We spent the night in a random picnic area with a massive tree right in the middle of clearing that looked like a tear drop. It kept us fascinated for quite some time and imagining all the things it could be with the moonlight highlighting the outline of the tree. I have never seen a tree shaped so perfectly like that before. In the morning we drove towards Tuatapere and came across Clifdon caves. We of course stopped and explored. We had the caves to ourselves for the most part. There were amazing stalagmites and stalactites AND glow worms. Such incredible creatures. The cave unfortunately had a lot of vandalism in it which was really sad. You could see the degradation from it all. Very sad actually and infuriating. Some people just have absolutely no respect for nature.
We next found Clifden's Suspension Bridge, built in 1898 over the Waiau River. Nothing spectacular but it holds the name of New Zealand's longest suspension bridge still in existence. Surprisingly enough it does not also hold the "most unique longest suspension bridge" as well.
Because I get it in my head that I always have to stop and see things everywhere I go. So Blue Cliffs Beach was next on our list of stops. It was a very beautiful area. We had to trudge through poo laden pastures, 3 to be exact, over extra muddy and wet ground from all the recent rain, ensuring we closed all the gates as we passed through to get to the actual beach. It was worth it, for me at least, I was wearing footwear that did not matter if it got wet. My dear friend was unfortunately wearing his shoes that seemed to never be able to dry...And even with the insane amount of attacking beastly sandflies. Still worth it. Always worth it.

On to Monkey Island, our perfectly timed and randomly found free campsite, surrounded by beautiful farmland and complete with a gorgeous view. According to the signs at the site it is called Monkey Island apparently monkeys were used back in the day to pull in the boats carrying the cargo to shore. Now, I am not sure how true this story is as it sounds rather far fetched but if New Zealand is willing to post it on a sign then there must be some truth to it. Monkey Island itself was said to be used as a lookout by whalers looking for their next catch. Not the biggest lookout to find whales if you ask me.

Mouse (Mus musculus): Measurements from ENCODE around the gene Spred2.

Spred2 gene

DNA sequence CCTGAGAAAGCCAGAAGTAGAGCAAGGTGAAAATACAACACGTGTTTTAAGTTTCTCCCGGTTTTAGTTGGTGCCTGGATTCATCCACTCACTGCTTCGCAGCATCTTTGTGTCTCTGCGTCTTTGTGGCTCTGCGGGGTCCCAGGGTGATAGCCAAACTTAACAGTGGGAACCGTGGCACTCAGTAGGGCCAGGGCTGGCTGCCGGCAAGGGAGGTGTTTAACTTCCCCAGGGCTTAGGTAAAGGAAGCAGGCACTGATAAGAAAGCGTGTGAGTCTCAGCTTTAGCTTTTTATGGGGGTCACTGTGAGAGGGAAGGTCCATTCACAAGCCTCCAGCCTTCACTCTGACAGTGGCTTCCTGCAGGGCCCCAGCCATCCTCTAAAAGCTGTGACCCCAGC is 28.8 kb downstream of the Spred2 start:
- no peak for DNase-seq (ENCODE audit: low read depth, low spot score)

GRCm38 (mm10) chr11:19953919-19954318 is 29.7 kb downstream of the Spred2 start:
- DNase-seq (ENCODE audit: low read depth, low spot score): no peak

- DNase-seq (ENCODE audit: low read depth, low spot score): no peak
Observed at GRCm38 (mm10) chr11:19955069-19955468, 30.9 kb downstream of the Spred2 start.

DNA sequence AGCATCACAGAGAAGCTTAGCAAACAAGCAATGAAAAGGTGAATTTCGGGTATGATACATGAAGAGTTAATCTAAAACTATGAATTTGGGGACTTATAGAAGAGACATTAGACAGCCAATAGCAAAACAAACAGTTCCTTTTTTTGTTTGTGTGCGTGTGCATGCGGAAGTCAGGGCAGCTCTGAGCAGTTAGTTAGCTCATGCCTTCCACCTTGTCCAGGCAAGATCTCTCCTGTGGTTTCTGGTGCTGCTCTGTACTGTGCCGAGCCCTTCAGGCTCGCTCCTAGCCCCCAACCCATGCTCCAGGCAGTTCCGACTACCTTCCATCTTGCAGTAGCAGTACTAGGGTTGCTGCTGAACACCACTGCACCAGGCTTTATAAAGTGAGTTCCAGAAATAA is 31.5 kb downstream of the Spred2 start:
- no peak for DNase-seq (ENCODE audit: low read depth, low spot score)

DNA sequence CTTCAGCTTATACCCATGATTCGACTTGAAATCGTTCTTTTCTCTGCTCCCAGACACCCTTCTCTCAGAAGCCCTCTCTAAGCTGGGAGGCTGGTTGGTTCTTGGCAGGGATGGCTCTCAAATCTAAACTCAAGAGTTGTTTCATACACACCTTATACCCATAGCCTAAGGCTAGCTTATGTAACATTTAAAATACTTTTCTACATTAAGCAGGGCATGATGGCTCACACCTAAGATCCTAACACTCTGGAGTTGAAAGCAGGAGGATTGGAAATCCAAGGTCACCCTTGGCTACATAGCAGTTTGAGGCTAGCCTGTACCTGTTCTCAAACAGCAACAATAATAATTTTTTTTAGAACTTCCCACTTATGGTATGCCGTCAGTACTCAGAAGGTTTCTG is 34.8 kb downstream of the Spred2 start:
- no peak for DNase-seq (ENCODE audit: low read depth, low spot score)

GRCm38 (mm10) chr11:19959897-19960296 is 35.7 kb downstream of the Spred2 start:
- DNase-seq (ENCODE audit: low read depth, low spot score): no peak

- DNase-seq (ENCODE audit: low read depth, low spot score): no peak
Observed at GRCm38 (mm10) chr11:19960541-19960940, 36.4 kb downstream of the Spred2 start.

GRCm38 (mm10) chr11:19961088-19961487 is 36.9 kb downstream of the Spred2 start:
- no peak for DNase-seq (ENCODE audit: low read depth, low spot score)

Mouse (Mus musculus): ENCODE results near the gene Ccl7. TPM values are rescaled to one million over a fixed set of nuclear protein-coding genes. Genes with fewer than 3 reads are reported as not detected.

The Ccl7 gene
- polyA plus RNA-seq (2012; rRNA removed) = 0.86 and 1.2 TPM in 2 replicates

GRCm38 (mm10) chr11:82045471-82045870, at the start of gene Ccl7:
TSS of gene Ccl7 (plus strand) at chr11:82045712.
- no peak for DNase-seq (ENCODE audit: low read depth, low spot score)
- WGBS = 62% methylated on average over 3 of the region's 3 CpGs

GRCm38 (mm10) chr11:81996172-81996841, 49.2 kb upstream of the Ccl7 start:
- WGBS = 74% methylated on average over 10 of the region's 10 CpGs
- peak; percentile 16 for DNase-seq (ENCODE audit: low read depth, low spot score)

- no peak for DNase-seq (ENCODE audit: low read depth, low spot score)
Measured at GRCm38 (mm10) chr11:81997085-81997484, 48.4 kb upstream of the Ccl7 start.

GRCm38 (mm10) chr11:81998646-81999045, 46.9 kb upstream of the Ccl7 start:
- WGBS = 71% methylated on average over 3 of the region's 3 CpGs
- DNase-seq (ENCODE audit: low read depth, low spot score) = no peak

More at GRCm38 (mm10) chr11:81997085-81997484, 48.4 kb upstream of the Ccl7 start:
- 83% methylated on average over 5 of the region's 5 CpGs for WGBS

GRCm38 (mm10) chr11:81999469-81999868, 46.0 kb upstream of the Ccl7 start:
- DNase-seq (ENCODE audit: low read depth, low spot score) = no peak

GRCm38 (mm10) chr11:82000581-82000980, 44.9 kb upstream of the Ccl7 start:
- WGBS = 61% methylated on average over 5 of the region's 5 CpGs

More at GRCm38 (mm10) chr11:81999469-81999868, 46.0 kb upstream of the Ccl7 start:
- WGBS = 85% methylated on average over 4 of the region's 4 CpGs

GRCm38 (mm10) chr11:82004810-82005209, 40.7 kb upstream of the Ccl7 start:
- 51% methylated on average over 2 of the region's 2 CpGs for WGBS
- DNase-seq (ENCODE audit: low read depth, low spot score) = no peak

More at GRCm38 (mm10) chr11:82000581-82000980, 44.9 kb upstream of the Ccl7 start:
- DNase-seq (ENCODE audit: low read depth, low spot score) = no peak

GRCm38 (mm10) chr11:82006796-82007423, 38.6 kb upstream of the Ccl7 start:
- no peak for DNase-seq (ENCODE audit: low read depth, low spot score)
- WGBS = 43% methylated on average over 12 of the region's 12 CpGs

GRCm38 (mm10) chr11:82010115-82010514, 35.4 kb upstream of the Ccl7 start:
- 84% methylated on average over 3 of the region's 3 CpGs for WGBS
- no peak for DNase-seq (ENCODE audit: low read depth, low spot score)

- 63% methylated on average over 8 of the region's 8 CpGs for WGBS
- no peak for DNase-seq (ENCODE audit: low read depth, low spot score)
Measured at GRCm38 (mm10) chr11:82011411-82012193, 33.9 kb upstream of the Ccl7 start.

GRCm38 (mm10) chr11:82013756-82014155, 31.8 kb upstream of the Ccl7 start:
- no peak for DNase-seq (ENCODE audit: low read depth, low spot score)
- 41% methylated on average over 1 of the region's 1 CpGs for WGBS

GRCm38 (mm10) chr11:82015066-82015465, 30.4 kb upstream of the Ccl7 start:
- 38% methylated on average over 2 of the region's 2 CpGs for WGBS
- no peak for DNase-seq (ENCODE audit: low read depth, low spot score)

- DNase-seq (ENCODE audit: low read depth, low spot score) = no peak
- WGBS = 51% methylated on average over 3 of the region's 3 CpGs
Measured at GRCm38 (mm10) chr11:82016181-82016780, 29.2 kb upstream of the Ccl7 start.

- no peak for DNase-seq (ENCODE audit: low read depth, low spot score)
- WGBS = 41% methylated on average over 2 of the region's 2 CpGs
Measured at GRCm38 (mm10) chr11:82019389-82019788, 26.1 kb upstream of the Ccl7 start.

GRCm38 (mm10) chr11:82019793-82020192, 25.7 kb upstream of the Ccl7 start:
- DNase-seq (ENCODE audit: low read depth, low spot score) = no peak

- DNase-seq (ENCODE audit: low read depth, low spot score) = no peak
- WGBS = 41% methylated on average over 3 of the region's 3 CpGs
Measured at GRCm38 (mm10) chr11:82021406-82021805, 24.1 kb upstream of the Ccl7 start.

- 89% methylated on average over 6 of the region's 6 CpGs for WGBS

THEN we went to Bluff, which we thought was the most south we could get but we were mistaken. We went to the Maritime Museum in Bluff, which turned out to be more interesting than thought. We had to rush through 3/4 of the place because they closed early. Slope Point is the southern most point of of the South Island. We made a very quick stop there because the place was crawling with tourists.

Tuesday, April 19, 2016

Day 77: Milford Sound

The Fiordlands have a reputation around the country. On our way there I was hoping they would live up to the stories I had heard about how amazing  they were. Fortunately enough we stayed at a campsite not too far into our journey into the sounds. The campsite proved to provide us with absolutely beautiful views of the sunset on our first night along the sounds. 

Milford Sound is the northern most end of Fiordland National Park. There is a Maori legend that Milford Sound and the whoe Fiordland Coast was created by an atua (godly figure) named Tu-te-raki-whanoa. It is believed that he carved the rock walls of the Fiordlans with his adze (axe).

We stopped along our way back to our campsite and found the Chasm. Only a short walk, to the wonderful art of mother nature. Thousand of years of water rushing through this valley left the rocks marked. There were incredible shapes and tunnels created by the water rushing through. Seriously fascinating.

Splurging for a cruise along the Milford Sound meant we had an extra day in the area so we had some time to explore some of the area. We wandered a bit and then found our way to Gertrude Valley.

And the cruise proved to be worth it...

The fairy falls were my favorite. I could have sat and looked at these falls for hours and hours. They were so beautiful. The stream of water was steady and it fell off the cliff as if it were fairy dust. So incredibly beautiful. The pictures do not do them justice at all.